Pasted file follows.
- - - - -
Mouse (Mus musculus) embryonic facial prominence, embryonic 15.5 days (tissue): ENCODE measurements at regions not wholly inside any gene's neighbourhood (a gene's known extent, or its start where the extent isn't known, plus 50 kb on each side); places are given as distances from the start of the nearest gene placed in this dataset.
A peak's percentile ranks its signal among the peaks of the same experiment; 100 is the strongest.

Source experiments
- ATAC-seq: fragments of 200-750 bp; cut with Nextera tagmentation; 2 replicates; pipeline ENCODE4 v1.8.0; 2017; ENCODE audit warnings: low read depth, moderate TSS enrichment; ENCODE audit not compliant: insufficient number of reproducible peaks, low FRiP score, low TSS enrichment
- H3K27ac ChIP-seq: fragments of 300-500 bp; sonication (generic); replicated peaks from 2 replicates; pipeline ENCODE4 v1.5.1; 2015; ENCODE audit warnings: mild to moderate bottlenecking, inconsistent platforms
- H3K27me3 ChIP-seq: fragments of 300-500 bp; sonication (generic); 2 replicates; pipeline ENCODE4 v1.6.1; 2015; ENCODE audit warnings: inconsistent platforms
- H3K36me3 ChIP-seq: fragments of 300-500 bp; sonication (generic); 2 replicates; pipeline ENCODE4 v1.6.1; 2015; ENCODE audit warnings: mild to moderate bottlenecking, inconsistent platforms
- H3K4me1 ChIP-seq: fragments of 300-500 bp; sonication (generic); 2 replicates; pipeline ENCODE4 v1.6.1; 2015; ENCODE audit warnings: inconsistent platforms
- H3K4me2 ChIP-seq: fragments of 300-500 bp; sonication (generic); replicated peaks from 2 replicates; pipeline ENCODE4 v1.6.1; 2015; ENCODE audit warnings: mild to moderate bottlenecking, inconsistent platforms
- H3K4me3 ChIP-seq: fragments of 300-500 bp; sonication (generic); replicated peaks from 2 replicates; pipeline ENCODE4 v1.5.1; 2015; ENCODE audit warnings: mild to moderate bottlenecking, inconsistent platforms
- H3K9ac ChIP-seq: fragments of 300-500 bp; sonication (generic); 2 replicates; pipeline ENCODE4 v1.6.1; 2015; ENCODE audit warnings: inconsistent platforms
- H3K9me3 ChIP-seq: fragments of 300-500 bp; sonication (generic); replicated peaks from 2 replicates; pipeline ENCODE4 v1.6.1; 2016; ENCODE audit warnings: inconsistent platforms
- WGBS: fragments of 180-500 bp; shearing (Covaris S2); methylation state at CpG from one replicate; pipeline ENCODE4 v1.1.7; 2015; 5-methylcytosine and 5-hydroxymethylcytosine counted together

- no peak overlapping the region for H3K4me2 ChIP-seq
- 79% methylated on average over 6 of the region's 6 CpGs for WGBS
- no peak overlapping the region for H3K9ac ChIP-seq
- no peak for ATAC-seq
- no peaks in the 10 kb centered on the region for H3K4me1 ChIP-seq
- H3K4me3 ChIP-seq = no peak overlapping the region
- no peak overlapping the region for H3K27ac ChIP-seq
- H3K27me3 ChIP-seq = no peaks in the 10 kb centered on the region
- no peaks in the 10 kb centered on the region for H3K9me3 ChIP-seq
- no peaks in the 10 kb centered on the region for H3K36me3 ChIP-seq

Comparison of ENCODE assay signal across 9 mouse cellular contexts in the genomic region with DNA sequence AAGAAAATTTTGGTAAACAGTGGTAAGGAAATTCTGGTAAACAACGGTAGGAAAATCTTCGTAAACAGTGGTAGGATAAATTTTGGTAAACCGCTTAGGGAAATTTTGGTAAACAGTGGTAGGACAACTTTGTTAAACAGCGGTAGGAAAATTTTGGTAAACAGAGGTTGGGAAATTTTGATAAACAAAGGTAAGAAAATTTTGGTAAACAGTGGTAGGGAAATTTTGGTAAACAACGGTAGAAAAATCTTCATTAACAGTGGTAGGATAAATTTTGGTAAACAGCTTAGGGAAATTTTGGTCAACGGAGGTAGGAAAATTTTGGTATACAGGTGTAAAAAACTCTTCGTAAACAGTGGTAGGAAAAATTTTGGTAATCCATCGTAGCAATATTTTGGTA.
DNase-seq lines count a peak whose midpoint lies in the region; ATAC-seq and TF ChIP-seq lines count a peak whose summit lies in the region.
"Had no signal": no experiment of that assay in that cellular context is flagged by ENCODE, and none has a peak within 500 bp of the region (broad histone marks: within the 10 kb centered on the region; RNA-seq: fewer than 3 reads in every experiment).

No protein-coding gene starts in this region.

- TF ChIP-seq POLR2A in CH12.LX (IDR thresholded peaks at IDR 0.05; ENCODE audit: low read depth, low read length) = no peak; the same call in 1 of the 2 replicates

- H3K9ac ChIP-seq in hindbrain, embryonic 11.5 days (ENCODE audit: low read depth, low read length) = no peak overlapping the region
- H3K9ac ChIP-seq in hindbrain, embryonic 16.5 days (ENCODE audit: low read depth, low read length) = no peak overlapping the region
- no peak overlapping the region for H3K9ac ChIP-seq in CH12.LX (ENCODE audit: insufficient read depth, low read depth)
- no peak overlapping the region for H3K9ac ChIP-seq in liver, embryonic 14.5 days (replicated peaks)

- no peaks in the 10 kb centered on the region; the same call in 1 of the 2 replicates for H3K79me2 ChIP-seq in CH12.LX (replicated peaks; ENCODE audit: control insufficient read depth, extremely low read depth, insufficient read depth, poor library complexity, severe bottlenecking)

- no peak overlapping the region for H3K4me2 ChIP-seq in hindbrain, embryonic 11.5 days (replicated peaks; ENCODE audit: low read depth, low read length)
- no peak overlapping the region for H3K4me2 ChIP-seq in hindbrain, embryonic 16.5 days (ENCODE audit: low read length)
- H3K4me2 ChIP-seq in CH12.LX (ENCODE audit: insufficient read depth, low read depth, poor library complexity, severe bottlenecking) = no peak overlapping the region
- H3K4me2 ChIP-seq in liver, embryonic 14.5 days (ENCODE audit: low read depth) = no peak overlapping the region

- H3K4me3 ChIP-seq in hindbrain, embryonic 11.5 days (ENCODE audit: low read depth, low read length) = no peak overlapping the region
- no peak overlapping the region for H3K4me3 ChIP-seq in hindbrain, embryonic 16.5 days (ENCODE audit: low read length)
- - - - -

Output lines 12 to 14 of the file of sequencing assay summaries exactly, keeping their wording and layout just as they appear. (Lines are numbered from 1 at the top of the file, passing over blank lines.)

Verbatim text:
- H3K9me3 ChIP-seq: fragments of 300-500 bp; sonication (generic); replicated peaks from 2 replicates; pipeline ENCODE4 v1.6.1; 2016; ENCODE audit warnings: inconsistent platforms
- WGBS: fragments of 180-500 bp; shearing (Covaris S2); methylation state at CpG from one replicate; pipeline ENCODE4 v1.1.7; 2015; 5-methylcytosine and 5-hydroxymethylcytosine counted together

- no peak overlapping the region for H3K4me2 ChIP-seq